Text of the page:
A new Government planning approach could help pave the way for faster intensification in Tauranga, experts say.
The regulation shake-up has been welcomed by developers, a social housing provider and city leaders, but there are also reservations about how far the changes would go and whether they would deliver houses.
The city was one of six growth areas targeted in the Government's draft National Policy Statement on Urban Development, announced on Wednesday.
The statement describes a new planning scheme that would help cities accommodate growth by removing overly restrictive development rules.
Phil Twyford, Minister of Urban Development, said the proposals were built around the idea of trying to make room for growth instead of trying to stop it.
"You have got to allow for your city to grow up, not just out.
"[The statement] would give a directive to councils that they have to free up restrictions on height and density."
He said it was vital to provide a mix of housing options and for higher density developments to be built around quality amenities, including open spaces, parks and transport.
He was confident councils could access top urban design advice to achieve that.
He said the proposal could help enable projects such as Tauranga City Council's plan changes that would encourage intensification along the Te Papa peninsula, and social housing provider Accessible Properties' proposal to replace 140 houses with modern townhouses in Gate Pā.
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Tauranga Mayor Greg Brownless said it was clear the council was being told it must loosen up planning rules, but he wanted more detail about how far it would be expected to go to achieve that.
While he was for the intensification and believed it was needed to provide more housing, he was concerned that relaxing some regulations could lead to residents having less say about what happened in their neighbourhoods.
A proposal in the draft statement that would see a limit on local authorities' ability to regulate how many carparks should go with a development was concerning, he said.
He said the idea that people would use public transport was good and worked in places like Wellington but Tauranga was "not there yet".
He said the council already had changes to its City Plan in the works and had a plan review scheduled for next year.
Developer Peter Cooney, director of Classic Group, said the shake-up was "long overdue" and needed to go hand in hand with changes to the Resource Management Act (RMA).
He said many developers were not keen to build apartments or higher density buildings in Tauranga because strict regulations left too much risk of plans being rejected or challenged.
"I know because it has happened to us."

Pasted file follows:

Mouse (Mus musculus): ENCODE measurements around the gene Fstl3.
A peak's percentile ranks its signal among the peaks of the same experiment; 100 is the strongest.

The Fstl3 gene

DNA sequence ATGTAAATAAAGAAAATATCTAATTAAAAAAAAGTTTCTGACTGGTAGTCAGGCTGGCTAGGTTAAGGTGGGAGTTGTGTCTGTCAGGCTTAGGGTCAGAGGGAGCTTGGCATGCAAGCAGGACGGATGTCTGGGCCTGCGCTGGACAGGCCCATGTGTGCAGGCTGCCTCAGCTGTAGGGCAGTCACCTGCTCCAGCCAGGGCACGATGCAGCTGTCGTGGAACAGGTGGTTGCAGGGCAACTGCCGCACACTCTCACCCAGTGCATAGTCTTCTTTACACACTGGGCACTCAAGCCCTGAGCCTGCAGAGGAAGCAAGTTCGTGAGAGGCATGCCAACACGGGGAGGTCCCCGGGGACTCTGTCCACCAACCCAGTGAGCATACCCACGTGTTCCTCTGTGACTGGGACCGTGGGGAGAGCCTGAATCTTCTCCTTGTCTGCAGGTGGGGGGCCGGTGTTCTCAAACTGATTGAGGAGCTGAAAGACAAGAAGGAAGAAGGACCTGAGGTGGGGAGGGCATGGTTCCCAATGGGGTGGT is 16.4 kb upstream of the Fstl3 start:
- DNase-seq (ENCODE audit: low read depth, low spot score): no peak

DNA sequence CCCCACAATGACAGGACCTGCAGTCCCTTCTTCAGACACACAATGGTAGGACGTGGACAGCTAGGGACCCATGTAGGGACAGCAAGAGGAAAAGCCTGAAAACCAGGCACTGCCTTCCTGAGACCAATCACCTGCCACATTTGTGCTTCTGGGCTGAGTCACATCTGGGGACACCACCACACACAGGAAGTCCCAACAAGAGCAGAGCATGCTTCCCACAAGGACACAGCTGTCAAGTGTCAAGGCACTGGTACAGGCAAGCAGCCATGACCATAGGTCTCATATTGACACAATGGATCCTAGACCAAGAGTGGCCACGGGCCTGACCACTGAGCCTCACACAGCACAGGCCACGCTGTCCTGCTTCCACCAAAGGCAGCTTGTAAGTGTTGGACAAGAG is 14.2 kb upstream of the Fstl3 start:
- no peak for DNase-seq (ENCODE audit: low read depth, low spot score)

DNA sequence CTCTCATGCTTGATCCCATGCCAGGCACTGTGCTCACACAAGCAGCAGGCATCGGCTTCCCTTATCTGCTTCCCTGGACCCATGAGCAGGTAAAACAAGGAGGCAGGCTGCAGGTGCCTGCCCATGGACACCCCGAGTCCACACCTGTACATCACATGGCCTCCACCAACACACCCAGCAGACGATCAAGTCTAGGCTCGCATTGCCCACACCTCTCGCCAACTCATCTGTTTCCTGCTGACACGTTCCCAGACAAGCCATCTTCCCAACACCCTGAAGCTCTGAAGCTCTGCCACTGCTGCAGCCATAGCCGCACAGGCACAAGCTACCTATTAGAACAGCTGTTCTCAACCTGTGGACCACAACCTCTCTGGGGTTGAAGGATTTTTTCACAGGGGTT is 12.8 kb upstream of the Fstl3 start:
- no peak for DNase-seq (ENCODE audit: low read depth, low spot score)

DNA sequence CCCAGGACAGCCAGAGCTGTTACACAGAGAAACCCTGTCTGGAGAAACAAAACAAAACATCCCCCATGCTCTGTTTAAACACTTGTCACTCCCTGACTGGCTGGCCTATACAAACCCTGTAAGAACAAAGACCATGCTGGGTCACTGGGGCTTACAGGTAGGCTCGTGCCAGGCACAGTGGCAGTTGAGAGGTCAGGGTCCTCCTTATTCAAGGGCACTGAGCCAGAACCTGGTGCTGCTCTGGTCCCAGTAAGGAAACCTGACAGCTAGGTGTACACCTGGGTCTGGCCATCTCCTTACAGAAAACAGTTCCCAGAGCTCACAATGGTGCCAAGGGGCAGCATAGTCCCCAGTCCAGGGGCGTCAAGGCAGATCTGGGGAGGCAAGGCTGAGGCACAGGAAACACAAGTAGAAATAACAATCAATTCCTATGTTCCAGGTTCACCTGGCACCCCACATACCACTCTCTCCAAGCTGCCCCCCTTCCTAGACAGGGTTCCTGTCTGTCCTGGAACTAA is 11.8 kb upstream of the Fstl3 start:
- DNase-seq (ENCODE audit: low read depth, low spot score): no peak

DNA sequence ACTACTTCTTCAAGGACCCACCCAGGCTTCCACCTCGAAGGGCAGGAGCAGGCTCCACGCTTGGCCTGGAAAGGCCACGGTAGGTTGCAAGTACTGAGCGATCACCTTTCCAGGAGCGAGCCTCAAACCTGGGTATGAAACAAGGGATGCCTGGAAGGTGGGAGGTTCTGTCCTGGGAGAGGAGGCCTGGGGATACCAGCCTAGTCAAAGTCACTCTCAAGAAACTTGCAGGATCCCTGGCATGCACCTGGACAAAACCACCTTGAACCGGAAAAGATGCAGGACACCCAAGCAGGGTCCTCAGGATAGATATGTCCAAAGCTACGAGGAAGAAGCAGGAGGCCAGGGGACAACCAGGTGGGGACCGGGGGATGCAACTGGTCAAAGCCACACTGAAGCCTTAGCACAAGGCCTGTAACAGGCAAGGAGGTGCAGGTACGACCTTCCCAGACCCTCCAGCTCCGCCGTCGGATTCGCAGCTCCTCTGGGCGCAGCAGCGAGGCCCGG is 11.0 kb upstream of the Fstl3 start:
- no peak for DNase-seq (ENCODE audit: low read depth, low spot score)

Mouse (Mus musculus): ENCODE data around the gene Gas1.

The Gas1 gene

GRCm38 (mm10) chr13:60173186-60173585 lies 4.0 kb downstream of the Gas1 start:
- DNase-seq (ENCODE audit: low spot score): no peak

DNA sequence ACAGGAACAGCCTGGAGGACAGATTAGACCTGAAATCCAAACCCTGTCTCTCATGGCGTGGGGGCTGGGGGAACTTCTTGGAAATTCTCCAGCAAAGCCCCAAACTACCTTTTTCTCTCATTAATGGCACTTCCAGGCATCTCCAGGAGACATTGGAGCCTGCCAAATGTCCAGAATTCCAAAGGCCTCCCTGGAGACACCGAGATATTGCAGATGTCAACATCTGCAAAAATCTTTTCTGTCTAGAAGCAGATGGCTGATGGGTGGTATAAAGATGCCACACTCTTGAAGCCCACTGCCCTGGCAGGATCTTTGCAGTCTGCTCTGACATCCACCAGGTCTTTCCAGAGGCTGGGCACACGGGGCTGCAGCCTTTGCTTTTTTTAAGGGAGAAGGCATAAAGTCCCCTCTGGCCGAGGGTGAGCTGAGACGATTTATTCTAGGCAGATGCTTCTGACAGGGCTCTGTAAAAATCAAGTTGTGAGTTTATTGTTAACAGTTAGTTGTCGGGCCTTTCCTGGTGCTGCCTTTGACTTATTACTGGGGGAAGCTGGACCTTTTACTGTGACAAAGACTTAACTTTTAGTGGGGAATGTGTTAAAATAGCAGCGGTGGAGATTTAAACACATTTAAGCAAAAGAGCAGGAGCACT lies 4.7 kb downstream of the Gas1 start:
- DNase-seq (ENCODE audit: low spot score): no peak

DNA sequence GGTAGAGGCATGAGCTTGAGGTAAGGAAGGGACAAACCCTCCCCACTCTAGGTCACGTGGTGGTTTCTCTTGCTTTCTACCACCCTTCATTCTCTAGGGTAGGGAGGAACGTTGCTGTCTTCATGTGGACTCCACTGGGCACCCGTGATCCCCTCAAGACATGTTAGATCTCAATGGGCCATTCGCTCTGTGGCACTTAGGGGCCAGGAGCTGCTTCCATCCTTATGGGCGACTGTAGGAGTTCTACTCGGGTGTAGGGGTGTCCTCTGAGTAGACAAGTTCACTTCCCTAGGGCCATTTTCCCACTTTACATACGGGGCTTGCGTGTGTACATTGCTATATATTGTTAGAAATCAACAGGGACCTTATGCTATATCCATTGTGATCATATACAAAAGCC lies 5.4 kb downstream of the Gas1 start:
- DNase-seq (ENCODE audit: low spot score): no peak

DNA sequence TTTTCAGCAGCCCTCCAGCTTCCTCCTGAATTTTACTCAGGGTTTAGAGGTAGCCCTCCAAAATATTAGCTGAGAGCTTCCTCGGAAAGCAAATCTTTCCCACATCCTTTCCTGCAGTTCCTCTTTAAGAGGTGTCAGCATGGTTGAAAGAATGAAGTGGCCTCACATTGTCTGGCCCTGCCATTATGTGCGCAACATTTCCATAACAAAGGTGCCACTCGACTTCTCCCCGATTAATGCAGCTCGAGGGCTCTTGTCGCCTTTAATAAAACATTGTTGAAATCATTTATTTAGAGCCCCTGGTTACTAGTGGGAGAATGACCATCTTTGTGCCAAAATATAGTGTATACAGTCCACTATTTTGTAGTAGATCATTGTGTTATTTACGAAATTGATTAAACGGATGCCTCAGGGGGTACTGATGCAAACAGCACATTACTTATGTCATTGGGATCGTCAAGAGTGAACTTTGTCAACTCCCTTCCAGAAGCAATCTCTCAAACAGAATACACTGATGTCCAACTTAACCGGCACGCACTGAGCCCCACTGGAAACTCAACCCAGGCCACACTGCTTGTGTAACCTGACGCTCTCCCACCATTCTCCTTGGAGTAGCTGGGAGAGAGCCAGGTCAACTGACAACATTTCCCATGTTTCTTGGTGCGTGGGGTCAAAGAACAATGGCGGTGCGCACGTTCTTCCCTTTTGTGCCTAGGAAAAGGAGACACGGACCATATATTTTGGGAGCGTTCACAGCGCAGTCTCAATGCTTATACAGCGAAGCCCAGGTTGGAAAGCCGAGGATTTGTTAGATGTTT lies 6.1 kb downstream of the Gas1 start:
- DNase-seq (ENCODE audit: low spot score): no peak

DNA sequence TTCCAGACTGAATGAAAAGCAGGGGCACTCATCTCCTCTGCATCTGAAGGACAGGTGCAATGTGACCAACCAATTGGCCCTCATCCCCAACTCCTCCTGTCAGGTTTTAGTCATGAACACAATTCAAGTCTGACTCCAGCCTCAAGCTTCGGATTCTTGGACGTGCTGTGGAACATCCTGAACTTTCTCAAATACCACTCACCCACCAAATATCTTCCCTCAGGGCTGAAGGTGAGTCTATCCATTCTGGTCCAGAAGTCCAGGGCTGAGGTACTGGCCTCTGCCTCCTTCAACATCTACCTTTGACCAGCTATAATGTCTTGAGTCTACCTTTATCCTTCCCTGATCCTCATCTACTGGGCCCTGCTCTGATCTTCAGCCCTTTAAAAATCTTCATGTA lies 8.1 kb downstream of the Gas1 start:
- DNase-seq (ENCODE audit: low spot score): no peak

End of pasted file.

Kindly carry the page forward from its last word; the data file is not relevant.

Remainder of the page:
He said regulation should be about achieving good outcomes, not setting limits.
"The architecture and designs of the way we live have changed and our policies need to change with them."
He said developers would build what the market wanted, and were unlikely to build without enough carparks if buyers would want carparks.
Sir Paul Adams, executive chairman of development company Carrus, said funding infrastructure to support growth was a significant issue for councils, and the proposed changes would provide some alternatives to the traditional model.
While dealing with the RMA was "the most important thing", the changes proposed in the policy statement could supersede parts of the RMA and help remove some of the biggest impediments to projects.
Vicki McLaren, general manager of Accessible Properties Tauranga, said the proposed changes matched the social housing provider's approach to regenerating and growing its Tauranga portfolio.
"The Gate Pā area, where Accessible Properties owns over 40 per cent of the current housing stock, is ideally suited to the type of development the policy statement seeks to enable and coupled with much-needed Government investment, this could be a game-changer for Tauranga."
Stuart Crosby, Bay of Plenty regional councillor and vice president of Local Government New Zealand, said the previous Government's policy statement was, in his view, a "tickbox exercise that did not produce any houses".
It's proposed replacement needed to be fit-for-purpose and followed by changes to the RMA. The draft document looked promising, and would give councils in the western Bay of Plenty "another tool in the toolbox" as they planned for growth, he said.
"What this is giving growth councils is the knowledge the Government is going to be behind them."
Crosby said change had to come to Tauranga, but councils only got one shot at remaking neighbourhoods.
"We cannot carry on with the kinds of subdivisions we have been doing for the last 20 years."
Simon Bridges, MP for Tauranga and National Party leader, said he did not oppose the Government's urban development work but it would not make much of a difference to the housing supply issues in Tauranga and New Zealand.
"What is really needed is bold Resource Management Act reform, and the Government has pushed that into the long grass with another working group."
Twyford said the Government was comprehensively reforming the Act - something National had nine years to do but instead only "tinkered".
The policy statement, which could take effect as early as mid-2020, could supersede and fix some aspects of the Act, he said.